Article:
Protected Characteristics and Discrimination

Under the Equality Act 2010, there are nine protected characteristics:

  1. Age
  2. Disability
  3. Gender reassignment
  4. Marriage and civil partnership
  5. Pregnancy and maternity
  6. Race
  7. Religion or belief
  8. Sex
  9. Sexual orientation

It is unlawful for employers to discriminate against someone, either directly or indirectly, because of one of these characteristics. This applies from the recruitment process and throughout the course of an individual’s employment/engagement.

Contact Us if you have any concerns about addressing discrimination in your company. 

Direct discrimination is when someone is treated less favourably because of a protected characteristic. For example, it would be unlawful for an employer to choose not to promote someone because they are of a particular race.  

Direct discrimination cannot be justified by an employer unless it is “a proportionate means of achieving a legitimate aim”, meaning there is a genuine ‘occupational requirement’. For example, a Catholic school requiring its Head teacher to be Catholic.

It is also unlawful to discriminate against someone because they are perceived to have a protected characteristic even though they do not, or because of their association with a person who has a protected characteristic. For example, In Coleman v Attridge Law (2008), an employee successfully claimed associative discrimination when an employer refused her request for flexible working; she claimed she was treated less favourably than others because she was caring for her disabled son.

Contact Us if you have any concerns about addressing discrimination in your company. 

Indirect discrimination occurs when:

  • an employer applies a provision, criterion or practice
  • that has an adverse effect on a greater number of people with a protected characteristic than those who do not; and
  • which is not a proportionate means of achieving a legitimate aim.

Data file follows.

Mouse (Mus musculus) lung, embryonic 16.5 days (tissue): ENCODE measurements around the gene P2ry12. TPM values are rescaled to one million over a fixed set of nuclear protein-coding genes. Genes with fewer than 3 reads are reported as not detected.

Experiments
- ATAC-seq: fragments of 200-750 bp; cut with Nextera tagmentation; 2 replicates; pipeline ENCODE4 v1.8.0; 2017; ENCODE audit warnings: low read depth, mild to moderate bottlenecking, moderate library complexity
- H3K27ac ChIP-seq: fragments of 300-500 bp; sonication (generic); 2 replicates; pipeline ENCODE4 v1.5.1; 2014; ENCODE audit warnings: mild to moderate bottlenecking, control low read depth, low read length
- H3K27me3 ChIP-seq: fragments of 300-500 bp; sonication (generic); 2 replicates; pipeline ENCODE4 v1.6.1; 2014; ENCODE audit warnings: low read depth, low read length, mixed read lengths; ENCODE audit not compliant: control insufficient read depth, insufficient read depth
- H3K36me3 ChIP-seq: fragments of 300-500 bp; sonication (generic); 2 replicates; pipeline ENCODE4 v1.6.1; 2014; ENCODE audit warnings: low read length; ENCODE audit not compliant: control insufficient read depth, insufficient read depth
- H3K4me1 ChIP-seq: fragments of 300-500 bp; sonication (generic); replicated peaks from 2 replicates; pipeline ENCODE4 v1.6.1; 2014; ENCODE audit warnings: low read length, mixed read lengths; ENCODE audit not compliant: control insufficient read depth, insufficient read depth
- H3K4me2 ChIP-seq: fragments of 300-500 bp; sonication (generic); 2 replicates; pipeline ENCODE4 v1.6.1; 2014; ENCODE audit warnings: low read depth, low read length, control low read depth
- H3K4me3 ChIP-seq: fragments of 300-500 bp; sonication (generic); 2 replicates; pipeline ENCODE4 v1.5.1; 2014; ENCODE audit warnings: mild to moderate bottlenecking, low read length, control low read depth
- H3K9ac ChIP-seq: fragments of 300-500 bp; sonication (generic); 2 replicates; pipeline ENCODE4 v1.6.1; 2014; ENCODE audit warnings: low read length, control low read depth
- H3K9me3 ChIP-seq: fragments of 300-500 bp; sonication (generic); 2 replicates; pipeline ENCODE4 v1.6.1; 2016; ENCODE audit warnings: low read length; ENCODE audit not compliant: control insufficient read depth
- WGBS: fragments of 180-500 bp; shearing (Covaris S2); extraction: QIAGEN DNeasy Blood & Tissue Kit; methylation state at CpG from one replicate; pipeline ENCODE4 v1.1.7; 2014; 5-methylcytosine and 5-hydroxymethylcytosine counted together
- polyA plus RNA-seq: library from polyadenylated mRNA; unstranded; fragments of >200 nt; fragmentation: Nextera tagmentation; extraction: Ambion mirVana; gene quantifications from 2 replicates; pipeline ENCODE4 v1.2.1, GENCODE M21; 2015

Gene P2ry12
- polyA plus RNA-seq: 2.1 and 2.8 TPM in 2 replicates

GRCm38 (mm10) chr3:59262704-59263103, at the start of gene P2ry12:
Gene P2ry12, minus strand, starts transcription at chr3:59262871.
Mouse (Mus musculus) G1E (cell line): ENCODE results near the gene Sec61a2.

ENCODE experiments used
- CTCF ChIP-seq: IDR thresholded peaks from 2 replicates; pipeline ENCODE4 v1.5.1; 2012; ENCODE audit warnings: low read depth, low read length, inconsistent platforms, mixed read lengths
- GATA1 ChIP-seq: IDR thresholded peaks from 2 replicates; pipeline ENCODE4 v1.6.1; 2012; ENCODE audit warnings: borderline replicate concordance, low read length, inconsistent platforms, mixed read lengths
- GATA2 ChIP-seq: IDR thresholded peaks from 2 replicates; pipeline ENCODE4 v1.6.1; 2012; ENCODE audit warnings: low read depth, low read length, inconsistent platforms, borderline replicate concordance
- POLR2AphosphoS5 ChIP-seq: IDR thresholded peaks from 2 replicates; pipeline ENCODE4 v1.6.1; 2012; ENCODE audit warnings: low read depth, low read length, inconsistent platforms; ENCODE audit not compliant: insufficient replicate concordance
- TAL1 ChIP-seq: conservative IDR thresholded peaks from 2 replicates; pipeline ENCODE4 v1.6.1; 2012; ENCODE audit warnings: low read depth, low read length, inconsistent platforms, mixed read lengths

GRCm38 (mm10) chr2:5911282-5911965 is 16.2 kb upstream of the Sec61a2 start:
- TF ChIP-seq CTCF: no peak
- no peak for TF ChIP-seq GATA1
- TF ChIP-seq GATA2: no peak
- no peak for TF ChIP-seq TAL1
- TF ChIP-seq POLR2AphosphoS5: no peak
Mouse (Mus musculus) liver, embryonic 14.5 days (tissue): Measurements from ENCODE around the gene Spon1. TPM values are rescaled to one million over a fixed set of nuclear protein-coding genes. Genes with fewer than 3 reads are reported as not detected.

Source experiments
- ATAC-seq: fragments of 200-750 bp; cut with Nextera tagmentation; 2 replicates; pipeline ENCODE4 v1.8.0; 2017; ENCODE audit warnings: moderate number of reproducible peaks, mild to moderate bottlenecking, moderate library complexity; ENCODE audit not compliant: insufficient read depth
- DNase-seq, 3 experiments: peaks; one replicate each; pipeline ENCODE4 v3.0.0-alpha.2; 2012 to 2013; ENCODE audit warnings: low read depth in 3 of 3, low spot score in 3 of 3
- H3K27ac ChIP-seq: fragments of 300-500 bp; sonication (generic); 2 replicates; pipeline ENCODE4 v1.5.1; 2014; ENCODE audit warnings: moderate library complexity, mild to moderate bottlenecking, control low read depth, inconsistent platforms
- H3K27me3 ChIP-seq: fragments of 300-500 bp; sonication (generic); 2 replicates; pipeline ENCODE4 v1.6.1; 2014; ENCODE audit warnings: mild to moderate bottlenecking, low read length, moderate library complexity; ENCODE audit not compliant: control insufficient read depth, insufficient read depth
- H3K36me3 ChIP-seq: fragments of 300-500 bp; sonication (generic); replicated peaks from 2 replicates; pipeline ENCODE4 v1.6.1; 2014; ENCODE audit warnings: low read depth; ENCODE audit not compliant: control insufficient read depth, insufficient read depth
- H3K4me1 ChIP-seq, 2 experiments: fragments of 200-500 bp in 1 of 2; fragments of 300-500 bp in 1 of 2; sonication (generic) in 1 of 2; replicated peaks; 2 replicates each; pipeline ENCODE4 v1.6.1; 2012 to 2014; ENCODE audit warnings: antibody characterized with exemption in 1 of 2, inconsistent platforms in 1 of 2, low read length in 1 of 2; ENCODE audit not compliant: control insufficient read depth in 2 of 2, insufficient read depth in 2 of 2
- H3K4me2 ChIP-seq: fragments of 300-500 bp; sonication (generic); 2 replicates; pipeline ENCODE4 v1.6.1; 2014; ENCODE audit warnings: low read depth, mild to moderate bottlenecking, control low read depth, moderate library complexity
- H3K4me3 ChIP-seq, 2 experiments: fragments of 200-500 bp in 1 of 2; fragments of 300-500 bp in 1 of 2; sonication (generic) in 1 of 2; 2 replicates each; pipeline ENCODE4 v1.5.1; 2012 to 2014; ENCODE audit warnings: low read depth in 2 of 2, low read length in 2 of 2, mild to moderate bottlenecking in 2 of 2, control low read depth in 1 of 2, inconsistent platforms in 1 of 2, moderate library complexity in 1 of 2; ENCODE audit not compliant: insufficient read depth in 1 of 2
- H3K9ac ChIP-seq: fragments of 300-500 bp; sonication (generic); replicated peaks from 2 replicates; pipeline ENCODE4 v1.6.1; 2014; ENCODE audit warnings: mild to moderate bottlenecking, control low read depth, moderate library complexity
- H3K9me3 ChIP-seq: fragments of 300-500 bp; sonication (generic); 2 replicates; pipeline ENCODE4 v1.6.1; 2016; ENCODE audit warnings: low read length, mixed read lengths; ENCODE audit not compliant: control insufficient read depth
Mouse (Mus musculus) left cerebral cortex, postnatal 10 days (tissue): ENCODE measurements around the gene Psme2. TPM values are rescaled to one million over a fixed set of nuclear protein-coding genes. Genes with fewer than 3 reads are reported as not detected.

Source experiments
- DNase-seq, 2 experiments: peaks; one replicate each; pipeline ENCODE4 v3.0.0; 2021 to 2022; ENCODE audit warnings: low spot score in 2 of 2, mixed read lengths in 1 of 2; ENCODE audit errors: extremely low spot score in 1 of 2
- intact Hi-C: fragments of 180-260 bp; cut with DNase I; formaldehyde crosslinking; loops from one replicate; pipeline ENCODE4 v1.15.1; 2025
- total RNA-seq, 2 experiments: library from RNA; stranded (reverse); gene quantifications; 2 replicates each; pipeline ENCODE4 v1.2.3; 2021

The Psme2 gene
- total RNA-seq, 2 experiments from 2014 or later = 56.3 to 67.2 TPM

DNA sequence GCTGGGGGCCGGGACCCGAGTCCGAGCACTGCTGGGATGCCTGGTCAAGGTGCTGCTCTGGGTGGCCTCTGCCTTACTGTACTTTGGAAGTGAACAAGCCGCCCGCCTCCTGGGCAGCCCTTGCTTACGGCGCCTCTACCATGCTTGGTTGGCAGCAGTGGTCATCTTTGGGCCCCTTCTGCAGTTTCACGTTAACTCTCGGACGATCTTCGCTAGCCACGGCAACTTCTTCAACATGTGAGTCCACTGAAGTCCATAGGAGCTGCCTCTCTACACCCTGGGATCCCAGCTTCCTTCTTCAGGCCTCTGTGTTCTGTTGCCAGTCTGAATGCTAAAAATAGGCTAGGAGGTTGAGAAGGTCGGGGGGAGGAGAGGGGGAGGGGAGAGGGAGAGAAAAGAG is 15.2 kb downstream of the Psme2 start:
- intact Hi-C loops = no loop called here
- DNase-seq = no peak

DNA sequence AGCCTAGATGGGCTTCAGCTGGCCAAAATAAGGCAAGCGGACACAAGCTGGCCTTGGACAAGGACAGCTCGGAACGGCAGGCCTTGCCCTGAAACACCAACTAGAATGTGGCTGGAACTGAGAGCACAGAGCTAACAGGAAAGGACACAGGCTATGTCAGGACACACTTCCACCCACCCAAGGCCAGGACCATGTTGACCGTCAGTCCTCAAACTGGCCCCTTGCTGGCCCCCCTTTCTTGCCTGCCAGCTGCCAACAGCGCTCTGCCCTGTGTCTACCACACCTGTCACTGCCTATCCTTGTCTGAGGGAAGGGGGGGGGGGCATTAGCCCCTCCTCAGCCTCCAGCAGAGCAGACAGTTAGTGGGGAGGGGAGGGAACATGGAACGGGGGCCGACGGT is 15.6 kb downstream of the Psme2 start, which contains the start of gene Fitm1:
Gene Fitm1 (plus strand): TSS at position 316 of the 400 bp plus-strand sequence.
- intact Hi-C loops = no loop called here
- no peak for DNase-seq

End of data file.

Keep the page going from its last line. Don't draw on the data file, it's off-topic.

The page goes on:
For example, if an employer stipulates that it will only consider applications from people who hold a specific UK qualification; this may be considered indirect race discrimination as it would put people from different races/backgrounds at a disadvantage. Instead, recruiters should require a specific UK qualification ‘or equivalent’.

Contact Us if you have any concerns about addressing discrimination in your company. 

Under s.158 of the Equality Act 2010, it is lawful for an employer to take ‘positive action’. ‘Positive Action’ is any action which is a proportionate means of achieving a legitimate aim of enabling or encouraging persons who share the protected characteristic to overcome or minimise that disadvantage.

Therefore, an employer may treat an applicant or an employee with a protected characteristic more favourably in connection with recruitment or promotion than someone without that characteristic who is as qualified for the role. For example, when choosing between two qualified candidates, an employer may opt to hire a female over a male to promote gender diversity.

Employers must ensure that before committing to positive action they have evidence to show that the targeted group is under-represented within the workforce, or that it is likely to have a particular disadvantage in taking up or doing that type of work.

Contact Us if you have any concerns about addressing discrimination in your company. 

There is no length of service required to bring a claim for discrimination. This is because an individual is protected by the Equality Act 2010 from the recruitment process and throughout the course of their employment.

However, if as an employer you create a great workplace culture, this isn’t something you should have to overly concern yourself with. It is good for employers and employees to have an awareness of discrimination legislation, as it is not the intention of the perpetrator, but how it is received by the individual in cases involving discrimination.

We are always here if you wish to discuss any training requirements.

Contact Us if you have any concerns about addressing discrimination in your company. 

If an employee discriminates against someone else in the course of employment, by law, their employer may be liable. The discrimination could happen at work or outside the workplace, for example at a work party, or through social media that’s linked to work. This is known as ‘vicarious liability’.

Employers should therefore take reasonable steps to try to prevent discrimination in the workplace. This can be done by:

  • having an up-to-date equality policy
  • providing regular anti-discrimination/equal opportunities training to staff
  • making it clear how staff can complain if discrimination happens
  • having regular one-to-one catch-ups between employees and their line managers, to help build positive working relationships.

Contact Us if you have any concerns about addressing discrimination in your company. 

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